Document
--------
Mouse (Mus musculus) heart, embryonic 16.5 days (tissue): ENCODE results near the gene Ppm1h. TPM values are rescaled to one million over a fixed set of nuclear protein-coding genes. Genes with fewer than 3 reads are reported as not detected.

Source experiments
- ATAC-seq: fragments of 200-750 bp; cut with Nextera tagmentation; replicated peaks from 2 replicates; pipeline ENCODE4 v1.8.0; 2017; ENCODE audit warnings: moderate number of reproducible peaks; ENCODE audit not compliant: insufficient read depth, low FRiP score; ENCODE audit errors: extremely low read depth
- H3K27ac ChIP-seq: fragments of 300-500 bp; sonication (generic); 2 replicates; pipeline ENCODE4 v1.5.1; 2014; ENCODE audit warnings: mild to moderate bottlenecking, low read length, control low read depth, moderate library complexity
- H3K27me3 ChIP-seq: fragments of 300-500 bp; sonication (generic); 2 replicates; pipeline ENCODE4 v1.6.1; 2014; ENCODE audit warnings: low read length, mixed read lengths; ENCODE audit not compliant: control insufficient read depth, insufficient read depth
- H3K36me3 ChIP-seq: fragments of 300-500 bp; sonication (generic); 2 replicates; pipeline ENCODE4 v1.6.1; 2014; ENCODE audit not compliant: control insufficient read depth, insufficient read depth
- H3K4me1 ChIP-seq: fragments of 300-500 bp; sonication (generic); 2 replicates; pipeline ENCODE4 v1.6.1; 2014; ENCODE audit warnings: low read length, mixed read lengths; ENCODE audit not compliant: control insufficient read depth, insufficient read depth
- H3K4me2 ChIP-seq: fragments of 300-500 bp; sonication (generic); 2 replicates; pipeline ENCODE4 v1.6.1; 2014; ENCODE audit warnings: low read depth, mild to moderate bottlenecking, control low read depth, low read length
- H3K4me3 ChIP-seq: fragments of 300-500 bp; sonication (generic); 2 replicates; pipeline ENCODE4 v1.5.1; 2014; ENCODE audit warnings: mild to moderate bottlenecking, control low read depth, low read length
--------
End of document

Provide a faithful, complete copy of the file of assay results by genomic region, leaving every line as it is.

Mouse (Mus musculus) heart, embryonic 16.5 days (tissue): ENCODE results near the gene Ppm1h. TPM values are rescaled to one million over a fixed set of nuclear protein-coding genes. Genes with fewer than 3 reads are reported as not detected.

Source experiments
- ATAC-seq: fragments of 200-750 bp; cut with Nextera tagmentation; replicated peaks from 2 replicates; pipeline ENCODE4 v1.8.0; 2017; ENCODE audit warnings: moderate number of reproducible peaks; ENCODE audit not compliant: insufficient read depth, low FRiP score; ENCODE audit errors: extremely low read depth
- H3K27ac ChIP-seq: fragments of 300-500 bp; sonication (generic); 2 replicates; pipeline ENCODE4 v1.5.1; 2014; ENCODE audit warnings: mild to moderate bottlenecking, low read length, control low read depth, moderate library complexity
- H3K27me3 ChIP-seq: fragments of 300-500 bp; sonication (generic); 2 replicates; pipeline ENCODE4 v1.6.1; 2014; ENCODE audit warnings: low read length, mixed read lengths; ENCODE audit not compliant: control insufficient read depth, insufficient read depth
- H3K36me3 ChIP-seq: fragments of 300-500 bp; sonication (generic); 2 replicates; pipeline ENCODE4 v1.6.1; 2014; ENCODE audit not compliant: control insufficient read depth, insufficient read depth
- H3K4me1 ChIP-seq: fragments of 300-500 bp; sonication (generic); 2 replicates; pipeline ENCODE4 v1.6.1; 2014; ENCODE audit warnings: low read length, mixed read lengths; ENCODE audit not compliant: control insufficient read depth, insufficient read depth
- H3K4me2 ChIP-seq: fragments of 300-500 bp; sonication (generic); 2 replicates; pipeline ENCODE4 v1.6.1; 2014; ENCODE audit warnings: low read depth, mild to moderate bottlenecking, control low read depth, low read length
- H3K4me3 ChIP-seq: fragments of 300-500 bp; sonication (generic); 2 replicates; pipeline ENCODE4 v1.5.1; 2014; ENCODE audit warnings: mild to moderate bottlenecking, control low read depth, low read length